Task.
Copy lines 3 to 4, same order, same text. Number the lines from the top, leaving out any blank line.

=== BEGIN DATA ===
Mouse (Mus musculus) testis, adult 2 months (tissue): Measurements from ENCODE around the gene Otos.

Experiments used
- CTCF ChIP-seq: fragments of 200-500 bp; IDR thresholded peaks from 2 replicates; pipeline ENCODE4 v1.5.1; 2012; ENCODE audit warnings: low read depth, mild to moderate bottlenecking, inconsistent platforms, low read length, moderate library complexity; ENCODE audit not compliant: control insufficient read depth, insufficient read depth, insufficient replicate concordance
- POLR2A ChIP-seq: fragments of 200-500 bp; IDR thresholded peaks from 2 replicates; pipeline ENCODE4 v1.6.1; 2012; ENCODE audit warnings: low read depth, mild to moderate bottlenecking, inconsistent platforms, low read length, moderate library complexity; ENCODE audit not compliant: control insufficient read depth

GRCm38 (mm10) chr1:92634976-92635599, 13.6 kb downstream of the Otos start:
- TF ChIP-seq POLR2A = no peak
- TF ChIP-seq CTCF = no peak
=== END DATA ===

- CTCF ChIP-seq: fragments of 200-500 bp; IDR thresholded peaks from 2 replicates; pipeline ENCODE4 v1.5.1; 2012; ENCODE audit warnings: low read depth, mild to moderate bottlenecking, inconsistent platforms, low read length, moderate library complexity; ENCODE audit not compliant: control insufficient read depth, insufficient read depth, insufficient replicate concordance
- POLR2A ChIP-seq: fragments of 200-500 bp; IDR thresholded peaks from 2 replicates; pipeline ENCODE4 v1.6.1; 2012; ENCODE audit warnings: low read depth, mild to moderate bottlenecking, inconsistent platforms, low read length, moderate library complexity; ENCODE audit not compliant: control insufficient read depth